PR: The Secret Weapon Of Admired Ad Agencies

I’ve often said that when it comes to marketing themselves, ad agencies are usually clueless and pathetically bad at it. A couple of recent stories have enlightened me as to how some agencies ensure that they maintain the reputations they have.
When Adweek selected Goodby its 2006 Agency of the Year, Adweek devoted much of its article to Goodby’s own determination to remake itself for the digital age:

The agency hired a PR company, named an internal communications strategist, revamped its Web site and crystallized its mantra, “art serving capitalism.” However, it wasn’t just the industry at large that needed to take a closer look at the agency’s creative output, noted [Managing Partner Derek] Robson, but the agency itself.

Then there’s this week’s story in Ad Age which looks at Crispin’s split with the Miller Lite account:

When Crispin Porter & Bogusky President Jeff Hicks called Miller’s CMO Randy Ransom to quit the brewer’s advertising account last week, a surprised Mr. Ransom tried to talk the agency president out of resigning. “Is there anything we can do to stop this?” he asked. Mr. Hicks replied that he’d already issued a press release.

So it seems that even if you do work at the level that Goodby and Crispin do, it’s incumbent upon you to promote your work and your agency through public relations efforts to spin stories your way.
Does your ad agency have a PR plan? Don’t give me that “We’re so busy, you know, the cobbler’s children have no shoes” bullshit. If Jeff Goodby and Jeff Hicks can put a high premium on agency self-promotion, when they’re seemingly the last ones who would need to, then other agencies should, too. That’s how the game is played. Perception is reality, you know.

About Dan Goldgeier

Blogging on AdPulp since 2005, Dan Goldgeier is a Seattle-based freelance copywriter with experience at advertising agencies across the U.S. He is a graduate of the Creative Circus ad school, and currently teaches at Seattle's School of Visual Concepts. In addition, he is a regular columnist for TalentZoo.com. Dan published the best of his TalentZoo.com columns in a book entitled View From The Cheap Seats: A Broader Look at Advertising, Marketing, Branding, Global Politics, Office Politics, Sexual Politics, and Getting Drunk During a Job Interview. Look for it on Amazon in paperback and e-book editions.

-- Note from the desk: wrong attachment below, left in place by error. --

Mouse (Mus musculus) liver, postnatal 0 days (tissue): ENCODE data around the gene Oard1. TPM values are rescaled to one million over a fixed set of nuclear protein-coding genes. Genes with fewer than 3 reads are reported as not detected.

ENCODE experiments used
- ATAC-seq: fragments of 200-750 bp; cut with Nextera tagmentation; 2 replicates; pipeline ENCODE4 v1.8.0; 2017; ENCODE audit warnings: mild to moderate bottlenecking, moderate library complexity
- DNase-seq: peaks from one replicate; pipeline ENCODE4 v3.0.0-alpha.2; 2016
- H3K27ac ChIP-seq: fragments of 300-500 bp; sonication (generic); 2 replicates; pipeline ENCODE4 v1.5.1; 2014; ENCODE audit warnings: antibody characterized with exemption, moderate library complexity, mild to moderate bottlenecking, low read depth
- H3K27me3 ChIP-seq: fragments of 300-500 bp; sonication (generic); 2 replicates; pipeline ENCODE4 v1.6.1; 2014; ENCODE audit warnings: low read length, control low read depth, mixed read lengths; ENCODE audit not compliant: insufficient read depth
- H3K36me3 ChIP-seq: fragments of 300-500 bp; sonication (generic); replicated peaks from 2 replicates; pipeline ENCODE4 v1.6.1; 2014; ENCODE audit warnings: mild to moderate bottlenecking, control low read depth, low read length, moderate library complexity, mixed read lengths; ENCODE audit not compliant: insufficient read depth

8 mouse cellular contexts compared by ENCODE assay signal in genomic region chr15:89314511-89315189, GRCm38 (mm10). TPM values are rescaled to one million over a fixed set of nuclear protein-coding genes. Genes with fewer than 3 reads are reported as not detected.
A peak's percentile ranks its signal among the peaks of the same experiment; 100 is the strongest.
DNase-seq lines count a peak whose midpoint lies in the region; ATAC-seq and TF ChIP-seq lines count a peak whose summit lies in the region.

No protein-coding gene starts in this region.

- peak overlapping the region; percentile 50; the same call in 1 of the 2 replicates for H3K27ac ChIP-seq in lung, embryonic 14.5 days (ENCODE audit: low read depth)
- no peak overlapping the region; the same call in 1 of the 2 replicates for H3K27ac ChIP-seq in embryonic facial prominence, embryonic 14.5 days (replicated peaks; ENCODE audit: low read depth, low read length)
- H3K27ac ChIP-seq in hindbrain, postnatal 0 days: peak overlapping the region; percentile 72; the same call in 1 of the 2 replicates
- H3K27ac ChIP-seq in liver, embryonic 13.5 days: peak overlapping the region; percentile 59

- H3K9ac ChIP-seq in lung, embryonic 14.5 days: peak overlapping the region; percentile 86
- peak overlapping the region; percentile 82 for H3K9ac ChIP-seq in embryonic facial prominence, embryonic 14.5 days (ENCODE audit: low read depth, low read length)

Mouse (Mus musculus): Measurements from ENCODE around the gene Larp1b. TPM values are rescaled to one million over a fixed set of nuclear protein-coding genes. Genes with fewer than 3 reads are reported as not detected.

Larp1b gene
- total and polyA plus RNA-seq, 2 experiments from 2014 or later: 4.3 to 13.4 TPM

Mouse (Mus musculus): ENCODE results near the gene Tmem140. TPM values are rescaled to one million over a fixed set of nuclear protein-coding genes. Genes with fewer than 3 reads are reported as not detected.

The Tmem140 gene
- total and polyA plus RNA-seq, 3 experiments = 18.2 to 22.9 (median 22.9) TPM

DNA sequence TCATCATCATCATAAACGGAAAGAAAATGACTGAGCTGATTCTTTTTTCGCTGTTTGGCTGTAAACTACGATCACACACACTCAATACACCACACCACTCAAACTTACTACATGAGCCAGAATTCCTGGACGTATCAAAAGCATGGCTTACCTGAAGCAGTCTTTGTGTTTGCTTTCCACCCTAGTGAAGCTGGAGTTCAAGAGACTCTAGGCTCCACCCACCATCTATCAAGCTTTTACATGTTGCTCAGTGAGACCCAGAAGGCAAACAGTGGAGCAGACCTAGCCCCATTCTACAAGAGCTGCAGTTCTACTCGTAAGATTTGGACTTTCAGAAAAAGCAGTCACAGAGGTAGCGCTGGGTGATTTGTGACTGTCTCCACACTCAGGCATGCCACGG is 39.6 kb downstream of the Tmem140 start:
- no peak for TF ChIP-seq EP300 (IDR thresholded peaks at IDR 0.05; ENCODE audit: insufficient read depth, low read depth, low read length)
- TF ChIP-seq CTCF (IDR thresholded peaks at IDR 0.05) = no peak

• Dean

    You want the PR Spin Of The Year?
    Chuck McBride loses Addidas to 180, Chiat/SF is decimated, enormous staff cutbacks ensue.
    What’s the story?
    Chuck McBride, putter-togetherer of creative supergroup leaves the protective womb of Chiat to Strike Out On His Own! What a cheeky scamp!
    And all you advertisin’ website chumps went along for the ride.
    You know, like, you and adweek and and adage.

  • http://adpulp.com David Burn

    Dean,
    I doubt Chuck “McBlood” found our coverage of his video stunt sycophantic.

  • yikes

    I’ve given this some thought based on the two examples you’ve given: Goodby and CPB.
    While CPB are clearly masters of creating press, are they actually good at PR? Who doesn’t read the latest press release about everything from subpar work (Orville Redenbacher) to account status (“resigning” Miller) with a skeptical eye?
    Goodby, on the other hand, has won Interactive Agency of the Year, spun losing Saturn into getting invited to a pitch worth three times as much, and is poised to win Sprint worth 1.2 bil. But I doubt anyone cries “bullshit” when they talk about stuff.
    Know why? They put the work out there, without spinning it for the most part. They just do great stuff and it gets put out.
    CPB spins every single piece they do into some revolutionary/social currency/marketing 3.0 speak bullshit. They also do way more good work than most places, but it’s the way they do PR that is, in my mind, affecting the backlash.
    My $.02.